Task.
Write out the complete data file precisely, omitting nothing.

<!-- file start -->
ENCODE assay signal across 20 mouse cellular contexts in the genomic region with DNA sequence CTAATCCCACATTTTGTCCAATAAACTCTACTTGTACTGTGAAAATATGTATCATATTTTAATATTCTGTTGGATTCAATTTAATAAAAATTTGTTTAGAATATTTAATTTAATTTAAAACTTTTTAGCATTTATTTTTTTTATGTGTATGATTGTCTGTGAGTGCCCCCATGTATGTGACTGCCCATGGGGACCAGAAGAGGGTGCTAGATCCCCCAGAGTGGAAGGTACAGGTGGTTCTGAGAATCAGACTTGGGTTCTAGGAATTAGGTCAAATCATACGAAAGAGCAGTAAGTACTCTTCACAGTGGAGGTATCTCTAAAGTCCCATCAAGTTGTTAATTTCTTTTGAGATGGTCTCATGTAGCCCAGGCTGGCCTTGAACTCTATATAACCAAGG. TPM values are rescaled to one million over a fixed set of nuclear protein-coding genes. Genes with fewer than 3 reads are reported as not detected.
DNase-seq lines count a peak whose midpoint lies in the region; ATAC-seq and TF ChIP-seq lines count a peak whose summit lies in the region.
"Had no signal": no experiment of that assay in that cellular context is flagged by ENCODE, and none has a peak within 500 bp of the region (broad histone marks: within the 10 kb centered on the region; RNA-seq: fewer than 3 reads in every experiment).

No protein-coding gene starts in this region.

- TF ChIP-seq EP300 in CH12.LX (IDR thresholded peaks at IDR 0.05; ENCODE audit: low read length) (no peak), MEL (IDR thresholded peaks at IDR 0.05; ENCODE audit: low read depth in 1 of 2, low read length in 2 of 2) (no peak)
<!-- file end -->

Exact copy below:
ENCODE assay signal across 20 mouse cellular contexts in the genomic region with DNA sequence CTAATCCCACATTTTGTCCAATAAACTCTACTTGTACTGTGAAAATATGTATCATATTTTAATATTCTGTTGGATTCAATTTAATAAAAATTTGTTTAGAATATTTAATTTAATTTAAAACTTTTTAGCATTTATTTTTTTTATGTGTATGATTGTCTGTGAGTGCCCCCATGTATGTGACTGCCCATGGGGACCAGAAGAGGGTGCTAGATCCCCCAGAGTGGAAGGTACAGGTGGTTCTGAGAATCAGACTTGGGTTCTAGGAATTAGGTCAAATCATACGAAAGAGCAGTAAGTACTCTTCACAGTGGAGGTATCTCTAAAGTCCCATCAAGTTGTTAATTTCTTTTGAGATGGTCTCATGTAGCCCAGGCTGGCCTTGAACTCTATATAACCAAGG. TPM values are rescaled to one million over a fixed set of nuclear protein-coding genes. Genes with fewer than 3 reads are reported as not detected.
DNase-seq lines count a peak whose midpoint lies in the region; ATAC-seq and TF ChIP-seq lines count a peak whose summit lies in the region.
"Had no signal": no experiment of that assay in that cellular context is flagged by ENCODE, and none has a peak within 500 bp of the region (broad histone marks: within the 10 kb centered on the region; RNA-seq: fewer than 3 reads in every experiment).

No protein-coding gene starts in this region.

- TF ChIP-seq EP300 in CH12.LX (IDR thresholded peaks at IDR 0.05; ENCODE audit: low read length) (no peak), MEL (IDR thresholded peaks at IDR 0.05; ENCODE audit: low read depth in 1 of 2, low read length in 2 of 2) (no peak)